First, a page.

Converting or mapping said source data sequence into an alphabet of complex QAM symbols, said conversion being governed by a predetermined bitloading table that sets a modulation order;
 Parallelizing the QAM symbols according to a plurality (p) of transmission branches (k) each having an own symbol stream (A_{k}), each transmission branch having a different QAM modulation order, each QAM modulation order being constant for each transmission branch;
 Further parallelizing each symbol stream into a plurality (N_{u}) of symbol substreams (A_{k} ^{(l)}),
 Spreading according to a plurality of subcarrier frequencies each symbol substream by means of CDMA codes obtaining transmission contributes (T_{k,i} ^{(l)}) for each subcarrier frequency;
 For a same Sum of all the transmission contributes obtaining for each branch a transmission sample for each subcarrier frequency
 for each branch carrying out an algebraic sum of said transmission contributes (T_{k,i} ^{(l)}) obtaining a transmission sample (T_{k,i}) referred to that branch and to each subcarrier frequency;
 associating each sample (T_{k,i}) coming from a branch to a respective transmission carrier frequency (f_{n}) according to a predetermined law;
 carrying out a multiple carrier transmission based on a reverse Fourier transform (IFFT) of the samples thus associated;
Receiving

 controlling the samples received with a processor that operates according to a direct Fourier transform (FFT);
 permuting said samples after the FFT according to a law inverse with respect to that used when transmitting;
 despreading the samples with the same CDMA codes used in transmission to obtain an estimation of the number (N_{u}) of the transmitted complex symbols (A_{ku});
 seriating the symbols (Z_{k} ^{n}) into a flow of symbols (Z_{k}) associated to each transmission branch (k).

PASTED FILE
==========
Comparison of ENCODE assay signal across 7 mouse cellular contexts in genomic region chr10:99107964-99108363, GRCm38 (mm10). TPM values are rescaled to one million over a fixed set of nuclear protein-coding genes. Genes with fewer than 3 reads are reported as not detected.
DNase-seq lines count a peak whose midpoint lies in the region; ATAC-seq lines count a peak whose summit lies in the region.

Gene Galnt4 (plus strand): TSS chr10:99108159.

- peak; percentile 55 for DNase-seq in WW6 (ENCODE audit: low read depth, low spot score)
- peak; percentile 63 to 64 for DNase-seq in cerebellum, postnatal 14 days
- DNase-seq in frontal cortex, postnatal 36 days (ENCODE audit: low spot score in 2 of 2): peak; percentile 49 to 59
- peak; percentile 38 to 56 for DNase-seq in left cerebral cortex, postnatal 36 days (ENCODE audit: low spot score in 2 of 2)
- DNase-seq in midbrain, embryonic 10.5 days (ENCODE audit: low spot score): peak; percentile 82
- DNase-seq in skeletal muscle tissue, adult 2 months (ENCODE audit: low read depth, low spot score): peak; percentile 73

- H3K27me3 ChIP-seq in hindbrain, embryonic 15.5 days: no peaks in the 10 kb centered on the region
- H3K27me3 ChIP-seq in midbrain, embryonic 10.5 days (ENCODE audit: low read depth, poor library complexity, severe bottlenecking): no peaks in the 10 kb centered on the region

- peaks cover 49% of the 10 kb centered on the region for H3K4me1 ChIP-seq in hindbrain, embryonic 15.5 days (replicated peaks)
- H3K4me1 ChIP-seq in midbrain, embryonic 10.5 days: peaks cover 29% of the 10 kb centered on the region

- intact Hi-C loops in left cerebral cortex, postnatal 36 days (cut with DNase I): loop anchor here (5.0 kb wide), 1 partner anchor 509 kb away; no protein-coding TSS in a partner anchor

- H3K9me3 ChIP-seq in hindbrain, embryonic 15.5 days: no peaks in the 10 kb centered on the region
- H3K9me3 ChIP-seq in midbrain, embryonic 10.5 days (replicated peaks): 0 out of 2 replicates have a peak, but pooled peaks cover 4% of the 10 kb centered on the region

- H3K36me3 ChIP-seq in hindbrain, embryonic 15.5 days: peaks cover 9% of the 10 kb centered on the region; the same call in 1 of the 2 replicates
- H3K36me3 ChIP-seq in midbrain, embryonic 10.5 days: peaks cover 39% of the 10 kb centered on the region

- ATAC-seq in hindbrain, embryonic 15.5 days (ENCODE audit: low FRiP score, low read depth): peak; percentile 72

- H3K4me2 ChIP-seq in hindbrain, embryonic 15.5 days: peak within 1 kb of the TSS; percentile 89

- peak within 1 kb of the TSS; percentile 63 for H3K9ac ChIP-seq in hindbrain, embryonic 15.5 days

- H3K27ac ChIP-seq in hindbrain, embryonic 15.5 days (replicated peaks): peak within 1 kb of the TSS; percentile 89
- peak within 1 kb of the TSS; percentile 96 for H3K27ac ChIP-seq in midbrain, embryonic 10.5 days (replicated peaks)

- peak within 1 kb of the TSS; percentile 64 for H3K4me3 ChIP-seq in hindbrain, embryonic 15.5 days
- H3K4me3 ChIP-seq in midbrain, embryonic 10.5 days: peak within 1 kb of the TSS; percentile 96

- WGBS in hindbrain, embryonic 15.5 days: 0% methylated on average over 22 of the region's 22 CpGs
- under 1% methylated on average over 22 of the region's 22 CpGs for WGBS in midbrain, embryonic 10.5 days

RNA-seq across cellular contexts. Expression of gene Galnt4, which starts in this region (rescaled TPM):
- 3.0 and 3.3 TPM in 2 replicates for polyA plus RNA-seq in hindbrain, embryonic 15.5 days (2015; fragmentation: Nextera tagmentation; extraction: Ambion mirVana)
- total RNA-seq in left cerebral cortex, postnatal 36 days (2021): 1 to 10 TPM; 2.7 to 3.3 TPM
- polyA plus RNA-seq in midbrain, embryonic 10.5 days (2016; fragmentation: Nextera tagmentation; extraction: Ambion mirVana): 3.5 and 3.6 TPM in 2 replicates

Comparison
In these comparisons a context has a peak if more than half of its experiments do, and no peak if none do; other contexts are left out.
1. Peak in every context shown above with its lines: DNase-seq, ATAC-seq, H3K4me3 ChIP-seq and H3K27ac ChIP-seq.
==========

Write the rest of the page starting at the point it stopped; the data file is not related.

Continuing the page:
Further seriating the symbols (Z_{k}) into a flow (Z);
 reverse converting or Demapping
 estimating the transmitted bits (b)
Preferably, said plurality (N_{u}) of symbol substreams (A_{k} ^{(l)}) is in variable number according to a predetermined law.
Advantageously, said CDMA codes are orthogonal signature codes (WalshHadamard).
In a first embodiment, said association of each sample (T_{k,i}) coming from a branch to a respective transmission carrier frequency (f_{n}) is carried out in an interlaced way.
In an alternative exemplary embodiment, said association of each sample (T_{k,i}) coming from a branch to a respective transmission carrier frequency (f_{n}) is carried out as a consecutive not interlaced transmission.
Preferably, for each transmission branch a frequential equalisation is provided according to a determined channel frequency response, compensating the distortions of said channel.
Advantageously, said frequential equalisation is carried out according to a technique selected from the group: Orthogonal Restoring Combining (ORC), Maximum Ratio Combining (MRC), Equal Gain Combining (EGC) and Minimum Mean Square Error (MMSE).
BRIEF DESCRIPTION OF THE DRAWINGS